LONGLEAF STORIES

full circle in the hundred acre wood

In hopes of getting ahead of the steamy heat, I head out for the woods shortly after 7 this morning.

Too late. I am grateful for the wide-brimmed sun-protection hat with its UPF50+ rating to block most UV rays, (thanks Adele, Richard, Andie, Alex & Julia!), but that doesn’t keep me from sweating  glistening. (I read recently that horses sweat, but ladies “glisten.”)  I’m quite sure, however, that the quantity of perspiration rolling down my face and neck is beyond any contemplation of glistening. It is sweat, thick and copious. 

 

These wildflowers with their sturdy beauty don’t need cosmetic touch-ups to be photo ready.

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I put my camera into one of the slots of my zippered fanny pack and pick up the pace.  After another mile or so, just as I am approaching my turn-around spot, I see some kind of large animal pouncing, cat-like, on something hidden in the tall dry wheat stalks of the food plot we call “Number 5.”

I fumble for my camera and manage to take a quick picture before the animal senses my presence, whirls in the fluid power of undomesticated mammals, and disappears into the bordering swamp.

I move briskly homeward. My walk turns aerobic. My logical mind knows this animal would not follow me. Every few minutes I look over my shoulder. . . just to be sure.

Coyote 6-26-09

 Now that I have downloaded the photo, it almost looks like a house cat. A 30 to 40 pound house cat. Maybe a fox?  The ears are large and sharp, and the tail got brushier when it saw me.  Not a Florida panther. Not a bobcat. Not a coyote. I think I see a large, grey fox face through the grass . What do you think?

 

0 thoughts on “Bucolic Morning Stroll Turns Aerobic

  1. Shaddy says:

    I don’t know what to think about the animal you photographed. The big ears do make me lean toward your thoughts of a fox. Will we ever know for sure?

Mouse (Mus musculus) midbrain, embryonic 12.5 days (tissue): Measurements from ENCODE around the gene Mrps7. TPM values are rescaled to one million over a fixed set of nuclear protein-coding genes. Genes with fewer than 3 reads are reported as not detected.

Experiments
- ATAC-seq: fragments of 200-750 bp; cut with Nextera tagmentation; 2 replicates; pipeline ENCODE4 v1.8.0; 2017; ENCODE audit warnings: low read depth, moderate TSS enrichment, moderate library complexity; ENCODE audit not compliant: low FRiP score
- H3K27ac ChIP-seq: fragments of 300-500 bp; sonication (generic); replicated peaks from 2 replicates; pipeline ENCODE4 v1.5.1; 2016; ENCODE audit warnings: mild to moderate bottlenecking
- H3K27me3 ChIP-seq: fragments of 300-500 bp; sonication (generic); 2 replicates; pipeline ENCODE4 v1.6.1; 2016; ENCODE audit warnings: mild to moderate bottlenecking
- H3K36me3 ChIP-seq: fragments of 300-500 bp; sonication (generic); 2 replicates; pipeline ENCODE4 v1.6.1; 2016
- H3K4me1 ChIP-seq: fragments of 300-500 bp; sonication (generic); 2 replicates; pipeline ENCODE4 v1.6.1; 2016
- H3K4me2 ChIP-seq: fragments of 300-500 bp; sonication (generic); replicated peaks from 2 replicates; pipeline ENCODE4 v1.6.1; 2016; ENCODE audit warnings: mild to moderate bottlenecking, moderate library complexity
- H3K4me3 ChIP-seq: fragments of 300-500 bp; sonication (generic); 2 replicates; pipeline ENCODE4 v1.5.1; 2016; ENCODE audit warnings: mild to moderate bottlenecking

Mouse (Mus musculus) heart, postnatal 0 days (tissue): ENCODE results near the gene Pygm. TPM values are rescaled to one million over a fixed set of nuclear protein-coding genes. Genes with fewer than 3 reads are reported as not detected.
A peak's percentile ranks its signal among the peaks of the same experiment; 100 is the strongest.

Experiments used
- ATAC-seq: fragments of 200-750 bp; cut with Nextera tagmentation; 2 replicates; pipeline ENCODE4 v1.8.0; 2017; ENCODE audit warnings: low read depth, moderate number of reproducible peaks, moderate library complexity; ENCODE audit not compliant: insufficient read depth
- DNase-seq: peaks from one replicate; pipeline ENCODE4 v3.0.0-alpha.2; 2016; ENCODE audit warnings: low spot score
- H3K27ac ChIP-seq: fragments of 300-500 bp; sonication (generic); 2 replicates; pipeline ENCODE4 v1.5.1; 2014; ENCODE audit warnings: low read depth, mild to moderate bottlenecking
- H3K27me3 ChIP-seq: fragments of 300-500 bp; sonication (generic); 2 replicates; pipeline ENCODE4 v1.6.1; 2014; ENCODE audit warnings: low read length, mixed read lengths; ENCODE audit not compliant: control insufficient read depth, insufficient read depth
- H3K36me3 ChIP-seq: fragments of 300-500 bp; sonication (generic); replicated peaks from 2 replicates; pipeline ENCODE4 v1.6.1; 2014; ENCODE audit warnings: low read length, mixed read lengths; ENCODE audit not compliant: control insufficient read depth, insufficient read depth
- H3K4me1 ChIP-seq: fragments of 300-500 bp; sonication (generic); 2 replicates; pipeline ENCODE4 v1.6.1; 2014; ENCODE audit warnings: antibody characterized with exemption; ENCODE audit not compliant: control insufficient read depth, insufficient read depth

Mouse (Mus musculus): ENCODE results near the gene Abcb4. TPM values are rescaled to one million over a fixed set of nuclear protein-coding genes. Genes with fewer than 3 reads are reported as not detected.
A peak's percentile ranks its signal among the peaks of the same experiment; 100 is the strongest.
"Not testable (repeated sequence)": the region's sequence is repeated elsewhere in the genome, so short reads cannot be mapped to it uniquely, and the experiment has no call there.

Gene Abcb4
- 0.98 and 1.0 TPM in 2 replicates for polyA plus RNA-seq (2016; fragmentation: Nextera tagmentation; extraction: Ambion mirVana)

I appreciate the wildflower photos and your early morning walk. I tried to avoid the heat here this morning as well with an early run and bike ride. There’s no way I can say I was glistening; I was sweating rivulets. I’m reminding myself again and again that it’s a “small” price to pay for health and fitness.

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  2. Gullible says:

    Certainly does look fox-like, but Wiki says gray fox are in the 8 to 15 lb. range. Ocelots are spotted. Ya got me. I’m stumped over what kind of bear I saw last night. Couldn’t get the scope on him fast enough to see if it was a black or brown bear. Usually, the dense blackness of black bear’s coats tell me right away, but some very dark brown bears hang out on the mountain right behind me. Have to see the muzzle to tell for sure.

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  3. David Bailey says:

    http://www.unexplainedresearch.com/in_the_news/north_carolina_mystery_creature2.html
    will take you to a picture of a mystery critter seen in NC. they never figured out what it was, but had a lot of fun trying:
    Pell’s husband, Steve Pell, took her picture to Montgomery Tech where he studies taxidermy. “They didn’t know what it was,” she said.
    Neither do the guys at Bennie Needham’s barber shop. Needham said one of the most plausible possibilities came from Charles Langley, a customer who showed the picture to people in South Carolina. “They told him it was a ‘coydog,’ a cross between a coyote and a dog. They said they’ve got ’em down there.”
    Pell said she didn’t know what the creature she saw could be, but that “he had a cute little gait.” Wouldn’t it be wonderful, she said, if he and Kurdian’s creature had puppies and they trotted into the lens of his camera some night?
    Kurdian grinned. “Now that would make a great picture.”

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  4. I don’t know, but from what I read you’d better watch out for Burmese pythons, which evidently have made it past Tallahassee and are coming for me in Ohio . . .

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